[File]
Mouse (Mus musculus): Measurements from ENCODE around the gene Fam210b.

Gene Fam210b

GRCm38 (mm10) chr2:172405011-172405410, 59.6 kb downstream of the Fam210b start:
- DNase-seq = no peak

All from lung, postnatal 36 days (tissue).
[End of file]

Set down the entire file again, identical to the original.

Mouse (Mus musculus): Measurements from ENCODE around the gene Fam210b.

Gene Fam210b

GRCm38 (mm10) chr2:172405011-172405410, 59.6 kb downstream of the Fam210b start:
- DNase-seq = no peak

All from lung, postnatal 36 days (tissue).